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Can’t quit, won’t quit: confessions of a die-hard smoker | Smoking

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I have asthma, and there’s a fairly major respiratory disease going around, as you may have heard, and also I am a smoker. A quick inventory of my coat pockets: inhaler, face mask, Marlboro Gold. I never fell into smoking as a teenager when everyone else seemed to think it was cool, but took it up in my 30s, as others might develop an interest in birdwatching, or CrossFit. Four or five a day, for the best part of a decade, and more at the weekends. This piece is anonymous because my mother cannot know. I don’t have the words to express how unbelievably stupid I feel about all this.

There’s quite a lot going on here, and not all of it is solely of interest to me and my therapist. You might imagine that a continuing and lung-buggering international emergency which a study says is specifically more dangerous for smokers would mean there were fewer idiots like me. But in fact, stress and boredom are more than a match for serious health concerns: research published in August last year suggested that the number of young adults smoking in England went up by about a quarter during the first lockdown. There was a spike in the number of people across all ages giving up smoking in England during that same first lockdown period – but no sign of the plummeting rates you might rationally expect. Then again, nothing about this habit has ever been rational.

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For my own part, I don’t know exactly what kind of smoker I am, but I know I’m not casual, or social: I’m highly committed to something very unpopular. The persistence of the packet in my pocket is not for the want of trying. It’s more for a want of wanting. My figurative heart just isn’t in it, although my literal heart would probably have quite strong opinions in the opposite direction. (Unlucky, literal heart, only sentient organs get a vote!) I don’t suppose I speak for the other 1.1bn people still grimly puffing away, but it feels as if my problem is that I still, somewhere in my lizard brain, think this habit that makes me smell awful and look desperate is … cool, a deftly executed little ritual that makes me a more compelling figure to people at a party. Did you feel cool when you were a teenager, my therapist asks, and it’s obvious to us both that the question is a rhetorical one.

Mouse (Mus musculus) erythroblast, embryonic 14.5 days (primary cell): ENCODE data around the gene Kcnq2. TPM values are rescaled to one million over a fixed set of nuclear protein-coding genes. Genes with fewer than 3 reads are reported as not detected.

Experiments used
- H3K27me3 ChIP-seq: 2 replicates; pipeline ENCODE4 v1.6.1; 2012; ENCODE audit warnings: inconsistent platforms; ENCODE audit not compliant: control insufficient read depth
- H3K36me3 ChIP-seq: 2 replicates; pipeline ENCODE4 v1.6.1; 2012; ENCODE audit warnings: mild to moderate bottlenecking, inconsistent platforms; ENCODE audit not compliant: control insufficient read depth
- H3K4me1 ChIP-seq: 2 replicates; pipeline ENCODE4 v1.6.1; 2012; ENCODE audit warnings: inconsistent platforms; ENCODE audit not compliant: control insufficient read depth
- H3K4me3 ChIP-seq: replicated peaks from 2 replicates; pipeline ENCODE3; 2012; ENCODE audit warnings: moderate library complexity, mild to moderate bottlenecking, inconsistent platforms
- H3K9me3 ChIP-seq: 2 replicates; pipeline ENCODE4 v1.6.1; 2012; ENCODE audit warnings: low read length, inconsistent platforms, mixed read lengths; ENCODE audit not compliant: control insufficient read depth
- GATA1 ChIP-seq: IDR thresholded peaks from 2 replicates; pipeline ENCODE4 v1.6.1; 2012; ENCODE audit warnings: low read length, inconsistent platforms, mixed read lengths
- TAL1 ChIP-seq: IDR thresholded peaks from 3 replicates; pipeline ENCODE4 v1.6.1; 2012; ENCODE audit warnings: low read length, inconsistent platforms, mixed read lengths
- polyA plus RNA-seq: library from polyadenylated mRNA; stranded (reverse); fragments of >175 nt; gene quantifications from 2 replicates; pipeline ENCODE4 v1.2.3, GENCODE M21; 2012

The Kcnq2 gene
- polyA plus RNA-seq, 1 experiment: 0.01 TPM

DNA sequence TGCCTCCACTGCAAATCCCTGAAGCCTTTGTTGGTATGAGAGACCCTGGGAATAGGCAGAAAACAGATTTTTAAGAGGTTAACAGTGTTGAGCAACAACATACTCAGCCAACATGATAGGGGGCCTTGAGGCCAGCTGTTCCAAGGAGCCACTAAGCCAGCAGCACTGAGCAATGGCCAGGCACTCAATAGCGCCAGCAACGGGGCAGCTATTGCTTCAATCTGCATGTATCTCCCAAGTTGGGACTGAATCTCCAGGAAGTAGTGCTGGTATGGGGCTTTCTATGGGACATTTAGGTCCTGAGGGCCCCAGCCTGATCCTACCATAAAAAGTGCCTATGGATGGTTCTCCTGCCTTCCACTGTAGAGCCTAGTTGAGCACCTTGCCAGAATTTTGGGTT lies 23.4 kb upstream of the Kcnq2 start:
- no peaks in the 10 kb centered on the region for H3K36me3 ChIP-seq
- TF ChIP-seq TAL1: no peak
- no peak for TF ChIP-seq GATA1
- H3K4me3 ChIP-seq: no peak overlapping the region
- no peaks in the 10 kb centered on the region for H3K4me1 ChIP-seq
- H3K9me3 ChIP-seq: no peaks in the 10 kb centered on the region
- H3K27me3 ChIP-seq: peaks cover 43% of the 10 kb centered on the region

That makes a grim sort of sense, but it’s probably also a crutch, and a way to ignore the obvious fact that I’m addicted. After all, I’ve barely been to any parties for quite a long time and, apart from the neighbour’s terminally unimpressed cat, there’s no audience when I’m huddled in the back garden on a rainy Tuesday morning getting ash on myself.

I started, for reasons I don’t fully understand, as some sort of warped, bloody-minded reinvention shortly after a breakup. I should have known from my permanent inability to leave half a pack of sweets in a cupboard for the next day that it wouldn’t work; before long I had slipped from a pack a month to one every few days.